The weatherization of homes, despite a recent survey suggesting green home retrofits don’t fit the mood of the nation at the moment, continue to occur. The U.S. Department of Energy (DOE) has taken note of this and is putting $120 million in Recovery Act funds towards a horde of projects across the country to enable successful weatherization agencies to expand their programs while at the same time also supporting new pilot projects to demonstrate innovative weatherization delivery and financial models and new technologies.
The DOE reported yesterday that its Weatherization Assistance Program is now weatherizing homes at a good clip, said to be around 25,000 a month. In June, states reported that more than 31,600 homes were weatherized with Recovery Act funding, while this summer alone it is believed more than 80,000 homes will be weatherized across the country. The types of projects which fall into this category can vary, ranging from installing renewable energy systems and cutting-edge energy efficiency technologies in homes to helping families save even more on their energy bills.
The $120 million the DOE is giving out includes around $90 million for more than 100 high-performing local weatherization providers in 27 states [PDF list] to complement and expand their existing weatherization programs. These programs are joined by 16 new ones [PDF list], which are getting the other $30 million for showing what are said to be “innovative approaches to weatherizing low-income single and multifamily homes.” Job creation is a big issue around the use of Recovery Act funds related to weatherization as well, with the DOE saying more than 13,000 jobs in the second quarter of 2010 were supported alone.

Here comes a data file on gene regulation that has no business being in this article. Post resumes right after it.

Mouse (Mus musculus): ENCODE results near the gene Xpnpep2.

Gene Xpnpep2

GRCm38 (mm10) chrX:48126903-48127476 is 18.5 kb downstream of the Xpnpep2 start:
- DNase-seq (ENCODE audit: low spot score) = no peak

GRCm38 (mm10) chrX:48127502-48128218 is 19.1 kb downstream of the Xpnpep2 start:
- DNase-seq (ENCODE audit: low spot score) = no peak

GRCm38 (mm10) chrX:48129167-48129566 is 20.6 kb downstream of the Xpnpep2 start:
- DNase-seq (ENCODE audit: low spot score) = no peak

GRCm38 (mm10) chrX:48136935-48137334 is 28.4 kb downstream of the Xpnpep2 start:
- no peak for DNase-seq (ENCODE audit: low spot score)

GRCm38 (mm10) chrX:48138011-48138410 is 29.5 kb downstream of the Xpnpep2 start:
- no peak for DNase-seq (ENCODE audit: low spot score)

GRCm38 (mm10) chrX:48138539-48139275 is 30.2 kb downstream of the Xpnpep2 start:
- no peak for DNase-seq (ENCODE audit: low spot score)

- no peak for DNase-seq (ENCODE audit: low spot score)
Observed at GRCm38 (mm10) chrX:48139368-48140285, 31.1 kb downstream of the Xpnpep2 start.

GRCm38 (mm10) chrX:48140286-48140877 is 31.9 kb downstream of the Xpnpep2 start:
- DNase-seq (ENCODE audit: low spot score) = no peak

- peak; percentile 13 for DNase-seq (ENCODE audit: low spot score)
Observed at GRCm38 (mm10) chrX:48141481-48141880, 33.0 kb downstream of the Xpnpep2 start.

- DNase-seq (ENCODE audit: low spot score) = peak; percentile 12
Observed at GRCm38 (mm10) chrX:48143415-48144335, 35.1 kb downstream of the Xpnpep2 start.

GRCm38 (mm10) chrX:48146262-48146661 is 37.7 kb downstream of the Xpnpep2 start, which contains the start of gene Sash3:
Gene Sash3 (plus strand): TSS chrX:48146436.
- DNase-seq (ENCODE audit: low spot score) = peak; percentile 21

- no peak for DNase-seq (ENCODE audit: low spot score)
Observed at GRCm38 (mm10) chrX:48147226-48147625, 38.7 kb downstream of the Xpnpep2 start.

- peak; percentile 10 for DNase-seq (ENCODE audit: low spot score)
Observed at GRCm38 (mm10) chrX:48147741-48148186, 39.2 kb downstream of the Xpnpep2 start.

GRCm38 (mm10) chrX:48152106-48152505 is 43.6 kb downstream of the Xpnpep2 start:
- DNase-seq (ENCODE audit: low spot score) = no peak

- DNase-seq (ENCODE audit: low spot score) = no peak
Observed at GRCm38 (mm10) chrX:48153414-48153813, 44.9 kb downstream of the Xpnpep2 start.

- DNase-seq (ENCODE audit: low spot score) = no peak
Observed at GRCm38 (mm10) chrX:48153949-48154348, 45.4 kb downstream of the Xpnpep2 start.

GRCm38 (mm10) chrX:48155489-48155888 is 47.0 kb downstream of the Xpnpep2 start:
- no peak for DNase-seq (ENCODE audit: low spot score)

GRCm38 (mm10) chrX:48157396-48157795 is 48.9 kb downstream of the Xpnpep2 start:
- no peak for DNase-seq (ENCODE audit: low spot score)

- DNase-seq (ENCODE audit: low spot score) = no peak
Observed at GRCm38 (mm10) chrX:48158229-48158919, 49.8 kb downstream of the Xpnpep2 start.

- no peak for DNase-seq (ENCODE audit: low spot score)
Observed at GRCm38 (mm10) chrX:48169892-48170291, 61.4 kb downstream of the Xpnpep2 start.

“The weatherization program under the Recovery Act is successfully creating jobs in local communities, saving money for families, and reducing carbon pollution across the country,” said U.S. Energy Secretary Steven Chu in a statement. “The funding announced today builds on the Department’s existing investments in energy efficiency to continue to expand and drive innovations in the weatherization program that will provide even greater energy and cost savings to low-income families.”